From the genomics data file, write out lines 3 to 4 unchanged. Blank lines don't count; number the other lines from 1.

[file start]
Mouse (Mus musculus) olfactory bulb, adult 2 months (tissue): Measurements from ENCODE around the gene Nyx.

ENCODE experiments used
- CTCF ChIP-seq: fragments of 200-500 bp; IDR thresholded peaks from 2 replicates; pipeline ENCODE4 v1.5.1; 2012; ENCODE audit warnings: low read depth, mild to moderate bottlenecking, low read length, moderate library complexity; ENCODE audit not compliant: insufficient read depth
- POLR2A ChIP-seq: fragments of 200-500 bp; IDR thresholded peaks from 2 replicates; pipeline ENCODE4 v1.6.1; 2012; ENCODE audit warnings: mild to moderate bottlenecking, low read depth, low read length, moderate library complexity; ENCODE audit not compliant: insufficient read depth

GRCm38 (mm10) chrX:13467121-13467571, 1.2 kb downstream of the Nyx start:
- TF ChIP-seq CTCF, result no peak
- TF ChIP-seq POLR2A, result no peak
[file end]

- CTCF ChIP-seq: fragments of 200-500 bp; IDR thresholded peaks from 2 replicates; pipeline ENCODE4 v1.5.1; 2012; ENCODE audit warnings: low read depth, mild to moderate bottlenecking, low read length, moderate library complexity; ENCODE audit not compliant: insufficient read depth
- POLR2A ChIP-seq: fragments of 200-500 bp; IDR thresholded peaks from 2 replicates; pipeline ENCODE4 v1.6.1; 2012; ENCODE audit warnings: mild to moderate bottlenecking, low read depth, low read length, moderate library complexity; ENCODE audit not compliant: insufficient read depth